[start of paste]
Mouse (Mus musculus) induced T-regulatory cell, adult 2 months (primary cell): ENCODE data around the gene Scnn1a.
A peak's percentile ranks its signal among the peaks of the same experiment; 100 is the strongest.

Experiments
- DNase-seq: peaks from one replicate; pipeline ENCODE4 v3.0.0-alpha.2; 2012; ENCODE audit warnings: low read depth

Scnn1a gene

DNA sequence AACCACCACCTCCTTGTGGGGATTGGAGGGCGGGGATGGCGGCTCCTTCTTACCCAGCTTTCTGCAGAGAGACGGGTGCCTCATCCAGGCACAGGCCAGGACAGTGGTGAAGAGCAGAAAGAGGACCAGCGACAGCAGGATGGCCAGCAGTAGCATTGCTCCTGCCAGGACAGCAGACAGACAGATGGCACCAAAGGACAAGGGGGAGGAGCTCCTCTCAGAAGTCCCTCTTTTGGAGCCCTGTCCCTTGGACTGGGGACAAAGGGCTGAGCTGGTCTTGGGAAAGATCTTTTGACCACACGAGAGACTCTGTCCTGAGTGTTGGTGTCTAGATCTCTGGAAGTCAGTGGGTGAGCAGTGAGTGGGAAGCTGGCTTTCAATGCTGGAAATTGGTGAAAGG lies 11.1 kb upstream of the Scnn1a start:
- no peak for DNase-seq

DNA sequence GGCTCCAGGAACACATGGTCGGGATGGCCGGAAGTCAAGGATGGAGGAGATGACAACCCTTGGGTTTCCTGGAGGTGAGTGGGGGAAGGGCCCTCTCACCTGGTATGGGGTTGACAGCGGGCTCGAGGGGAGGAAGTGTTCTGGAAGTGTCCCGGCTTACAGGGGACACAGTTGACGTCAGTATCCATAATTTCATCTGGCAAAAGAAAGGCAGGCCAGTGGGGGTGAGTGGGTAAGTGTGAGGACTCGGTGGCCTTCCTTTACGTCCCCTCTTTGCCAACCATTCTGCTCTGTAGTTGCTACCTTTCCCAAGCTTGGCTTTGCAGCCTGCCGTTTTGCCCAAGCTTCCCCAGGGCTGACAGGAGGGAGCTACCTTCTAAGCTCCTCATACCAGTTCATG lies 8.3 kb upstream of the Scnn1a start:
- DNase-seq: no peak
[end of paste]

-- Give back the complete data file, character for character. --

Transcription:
Mouse (Mus musculus) induced T-regulatory cell, adult 2 months (primary cell): ENCODE data around the gene Scnn1a.
A peak's percentile ranks its signal among the peaks of the same experiment; 100 is the strongest.

Experiments
- DNase-seq: peaks from one replicate; pipeline ENCODE4 v3.0.0-alpha.2; 2012; ENCODE audit warnings: low read depth

Scnn1a gene

DNA sequence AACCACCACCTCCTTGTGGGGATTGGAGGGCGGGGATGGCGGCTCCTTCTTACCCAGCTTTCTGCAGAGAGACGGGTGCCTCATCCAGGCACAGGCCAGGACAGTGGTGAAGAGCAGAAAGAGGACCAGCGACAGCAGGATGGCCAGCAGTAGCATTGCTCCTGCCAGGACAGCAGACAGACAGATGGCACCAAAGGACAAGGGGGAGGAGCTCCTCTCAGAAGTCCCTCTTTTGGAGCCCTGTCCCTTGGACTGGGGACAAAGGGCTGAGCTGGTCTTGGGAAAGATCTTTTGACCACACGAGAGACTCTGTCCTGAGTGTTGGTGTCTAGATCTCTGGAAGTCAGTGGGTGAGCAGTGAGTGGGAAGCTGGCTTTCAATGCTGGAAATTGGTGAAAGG lies 11.1 kb upstream of the Scnn1a start:
- no peak for DNase-seq

DNA sequence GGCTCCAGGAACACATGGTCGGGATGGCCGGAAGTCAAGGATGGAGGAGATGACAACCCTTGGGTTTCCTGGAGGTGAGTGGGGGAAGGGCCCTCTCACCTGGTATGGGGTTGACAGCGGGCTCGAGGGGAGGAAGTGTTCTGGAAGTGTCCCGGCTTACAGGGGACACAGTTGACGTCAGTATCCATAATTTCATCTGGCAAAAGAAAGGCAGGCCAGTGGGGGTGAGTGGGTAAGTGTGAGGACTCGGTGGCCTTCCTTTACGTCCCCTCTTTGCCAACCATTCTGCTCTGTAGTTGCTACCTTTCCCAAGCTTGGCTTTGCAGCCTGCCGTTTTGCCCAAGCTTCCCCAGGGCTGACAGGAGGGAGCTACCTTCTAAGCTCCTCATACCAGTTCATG lies 8.3 kb upstream of the Scnn1a start:
- DNase-seq: no peak